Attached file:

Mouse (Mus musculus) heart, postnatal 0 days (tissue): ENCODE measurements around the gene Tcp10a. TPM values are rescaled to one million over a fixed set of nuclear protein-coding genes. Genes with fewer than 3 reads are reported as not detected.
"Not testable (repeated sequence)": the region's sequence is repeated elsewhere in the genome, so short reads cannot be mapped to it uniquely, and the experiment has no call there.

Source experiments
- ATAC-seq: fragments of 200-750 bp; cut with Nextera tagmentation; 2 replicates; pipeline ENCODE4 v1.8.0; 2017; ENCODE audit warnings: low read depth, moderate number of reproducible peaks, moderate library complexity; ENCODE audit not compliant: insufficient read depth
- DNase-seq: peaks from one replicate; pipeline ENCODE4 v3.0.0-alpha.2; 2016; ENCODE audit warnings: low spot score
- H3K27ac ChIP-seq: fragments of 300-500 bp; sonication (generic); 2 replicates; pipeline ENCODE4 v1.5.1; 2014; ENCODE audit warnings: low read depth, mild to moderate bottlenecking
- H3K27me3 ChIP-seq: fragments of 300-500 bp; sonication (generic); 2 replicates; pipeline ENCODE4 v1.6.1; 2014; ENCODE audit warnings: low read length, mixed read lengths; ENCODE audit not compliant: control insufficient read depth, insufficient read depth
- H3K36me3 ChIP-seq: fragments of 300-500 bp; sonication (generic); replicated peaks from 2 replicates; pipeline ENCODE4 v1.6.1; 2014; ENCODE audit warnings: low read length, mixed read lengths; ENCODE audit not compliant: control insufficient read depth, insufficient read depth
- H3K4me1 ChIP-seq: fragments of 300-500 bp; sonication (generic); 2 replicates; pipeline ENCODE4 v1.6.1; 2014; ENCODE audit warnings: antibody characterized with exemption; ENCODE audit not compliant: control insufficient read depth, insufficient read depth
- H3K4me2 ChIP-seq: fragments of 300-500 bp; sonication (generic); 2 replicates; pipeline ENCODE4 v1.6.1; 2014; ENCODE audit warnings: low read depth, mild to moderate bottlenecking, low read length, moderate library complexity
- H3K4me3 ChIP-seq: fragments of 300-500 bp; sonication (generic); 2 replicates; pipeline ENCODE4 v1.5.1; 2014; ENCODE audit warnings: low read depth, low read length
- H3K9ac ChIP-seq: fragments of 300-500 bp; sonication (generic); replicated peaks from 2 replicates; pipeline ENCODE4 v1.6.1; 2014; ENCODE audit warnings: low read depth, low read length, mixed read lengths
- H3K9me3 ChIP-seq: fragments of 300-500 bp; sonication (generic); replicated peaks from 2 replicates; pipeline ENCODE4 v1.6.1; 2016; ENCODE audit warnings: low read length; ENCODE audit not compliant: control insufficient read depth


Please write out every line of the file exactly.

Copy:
Mouse (Mus musculus) heart, postnatal 0 days (tissue): ENCODE measurements around the gene Tcp10a. TPM values are rescaled to one million over a fixed set of nuclear protein-coding genes. Genes with fewer than 3 reads are reported as not detected.
"Not testable (repeated sequence)": the region's sequence is repeated elsewhere in the genome, so short reads cannot be mapped to it uniquely, and the experiment has no call there.

Source experiments
- ATAC-seq: fragments of 200-750 bp; cut with Nextera tagmentation; 2 replicates; pipeline ENCODE4 v1.8.0; 2017; ENCODE audit warnings: low read depth, moderate number of reproducible peaks, moderate library complexity; ENCODE audit not compliant: insufficient read depth
- DNase-seq: peaks from one replicate; pipeline ENCODE4 v3.0.0-alpha.2; 2016; ENCODE audit warnings: low spot score
- H3K27ac ChIP-seq: fragments of 300-500 bp; sonication (generic); 2 replicates; pipeline ENCODE4 v1.5.1; 2014; ENCODE audit warnings: low read depth, mild to moderate bottlenecking
- H3K27me3 ChIP-seq: fragments of 300-500 bp; sonication (generic); 2 replicates; pipeline ENCODE4 v1.6.1; 2014; ENCODE audit warnings: low read length, mixed read lengths; ENCODE audit not compliant: control insufficient read depth, insufficient read depth
- H3K36me3 ChIP-seq: fragments of 300-500 bp; sonication (generic); replicated peaks from 2 replicates; pipeline ENCODE4 v1.6.1; 2014; ENCODE audit warnings: low read length, mixed read lengths; ENCODE audit not compliant: control insufficient read depth, insufficient read depth
- H3K4me1 ChIP-seq: fragments of 300-500 bp; sonication (generic); 2 replicates; pipeline ENCODE4 v1.6.1; 2014; ENCODE audit warnings: antibody characterized with exemption; ENCODE audit not compliant: control insufficient read depth, insufficient read depth
- H3K4me2 ChIP-seq: fragments of 300-500 bp; sonication (generic); 2 replicates; pipeline ENCODE4 v1.6.1; 2014; ENCODE audit warnings: low read depth, mild to moderate bottlenecking, low read length, moderate library complexity
- H3K4me3 ChIP-seq: fragments of 300-500 bp; sonication (generic); 2 replicates; pipeline ENCODE4 v1.5.1; 2014; ENCODE audit warnings: low read depth, low read length
- H3K9ac ChIP-seq: fragments of 300-500 bp; sonication (generic); replicated peaks from 2 replicates; pipeline ENCODE4 v1.6.1; 2014; ENCODE audit warnings: low read depth, low read length, mixed read lengths
- H3K9me3 ChIP-seq: fragments of 300-500 bp; sonication (generic); replicated peaks from 2 replicates; pipeline ENCODE4 v1.6.1; 2016; ENCODE audit warnings: low read length; ENCODE audit not compliant: control insufficient read depth